7B.4 An examination of the structure of three tornadoes using high-frequency Ka-band mobile doppler radar

Tuesday, 27 September 2011: 9:45 AM
Urban Room (William Penn Hotel)
Ryan S. Metzger, Texas Tech University, Lubbock, TX; and C. C. Weiss and A. E. Reinhart
Manuscript (1.1 MB)

Knowledge of the vertical structure of tornadoes is of great importance to meteorologists and civil engineers alike, albeit for different reasons. Meteorologists' interest in the vertical structure of tornadoes stems from a desire to better understand and predict the genesis, movement and dissipation of tornadoes, while the engineering community is interested in building structures that are better suited to withstand the winds of a tornado. Both the laboratory experiments as well as the numerical simulations have shown that structure of the tornado is highly dependent on the swirl ratio.

The Texas Tech University Ka-band radars (TTUKa; Weiss et al. 2009) are two new tools that are well suited to the study of tornado vortex structure at a very fine-scale spatial resolution. The first radar was completed in the spring of 2009 in time to participate in the first year of the VORTEX2 field project. The second radar was finished in late winter 2010 and was available for the second year of the project. During the course of the project, the TTUKa radars successfully scanned ten tornadoes.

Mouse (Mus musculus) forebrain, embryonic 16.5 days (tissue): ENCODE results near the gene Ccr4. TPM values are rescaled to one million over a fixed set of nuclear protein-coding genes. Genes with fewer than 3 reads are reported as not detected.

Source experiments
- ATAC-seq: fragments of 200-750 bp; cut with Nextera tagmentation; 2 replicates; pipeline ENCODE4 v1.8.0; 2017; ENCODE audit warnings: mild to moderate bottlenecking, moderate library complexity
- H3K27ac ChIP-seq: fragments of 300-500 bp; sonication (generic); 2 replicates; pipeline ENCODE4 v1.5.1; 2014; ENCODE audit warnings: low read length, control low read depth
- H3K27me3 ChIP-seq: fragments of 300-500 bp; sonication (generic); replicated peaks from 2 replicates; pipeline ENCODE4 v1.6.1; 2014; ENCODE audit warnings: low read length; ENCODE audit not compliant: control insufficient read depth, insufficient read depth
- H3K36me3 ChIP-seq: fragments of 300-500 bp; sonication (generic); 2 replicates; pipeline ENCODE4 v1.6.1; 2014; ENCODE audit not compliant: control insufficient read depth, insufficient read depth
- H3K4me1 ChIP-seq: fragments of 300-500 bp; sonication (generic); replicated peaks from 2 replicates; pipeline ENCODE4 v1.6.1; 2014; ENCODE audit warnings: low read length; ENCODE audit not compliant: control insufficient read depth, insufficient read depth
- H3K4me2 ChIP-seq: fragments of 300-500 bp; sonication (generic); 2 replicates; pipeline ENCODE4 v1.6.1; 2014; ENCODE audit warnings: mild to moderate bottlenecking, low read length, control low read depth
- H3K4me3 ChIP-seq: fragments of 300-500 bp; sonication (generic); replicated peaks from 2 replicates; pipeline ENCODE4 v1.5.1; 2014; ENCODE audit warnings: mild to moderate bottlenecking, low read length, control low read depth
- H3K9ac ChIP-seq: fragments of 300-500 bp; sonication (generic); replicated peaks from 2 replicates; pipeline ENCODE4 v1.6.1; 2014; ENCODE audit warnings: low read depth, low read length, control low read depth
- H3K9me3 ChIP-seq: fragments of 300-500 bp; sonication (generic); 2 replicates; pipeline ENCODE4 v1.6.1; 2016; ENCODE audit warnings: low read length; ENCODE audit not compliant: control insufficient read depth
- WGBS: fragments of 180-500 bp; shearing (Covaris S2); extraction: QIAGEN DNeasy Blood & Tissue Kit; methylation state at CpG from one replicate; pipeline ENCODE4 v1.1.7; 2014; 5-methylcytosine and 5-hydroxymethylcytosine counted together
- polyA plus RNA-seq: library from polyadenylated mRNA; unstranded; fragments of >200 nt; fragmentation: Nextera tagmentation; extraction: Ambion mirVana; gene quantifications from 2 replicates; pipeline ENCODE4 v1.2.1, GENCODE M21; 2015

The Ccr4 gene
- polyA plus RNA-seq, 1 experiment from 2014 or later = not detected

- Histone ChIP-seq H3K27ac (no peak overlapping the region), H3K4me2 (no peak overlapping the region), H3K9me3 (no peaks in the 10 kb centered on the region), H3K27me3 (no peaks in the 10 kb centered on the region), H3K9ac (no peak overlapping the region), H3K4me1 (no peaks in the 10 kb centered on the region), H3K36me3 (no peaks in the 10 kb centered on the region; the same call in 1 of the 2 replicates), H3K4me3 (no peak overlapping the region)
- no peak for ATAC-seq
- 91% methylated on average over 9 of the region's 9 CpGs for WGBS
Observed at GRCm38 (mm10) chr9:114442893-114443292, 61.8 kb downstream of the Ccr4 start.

This study will focus on the horizontal structure of three tornadoes using data collected by the TTUKa radars during VORTEX2. The three tornadoes that will be examined in this presentation occurred on June 13, 2010 tornado near Booker TX, May 18, 2010 near Stinnett, TX and May 25, 2010 near Tribune, KS. All three of these tornadoes were rated EF-0 on the Enhanced Fujita Sale. The evolution of the vortex structure will be diagnosed using the Ground- Based Velocity Track Display (GBVTD) technique of Lee et al. (1999). The appropriate scaling of tangential winds outside the radius of maximum wind for these weak tornadoes will be discussed as well as the variability of radial flow. In addition, the swirl ratio of the Stinnett tornado will be calculated and placed into the context of current conceptual models.

- Indicates paper has been withdrawn from meeting
- Indicates an Award Winner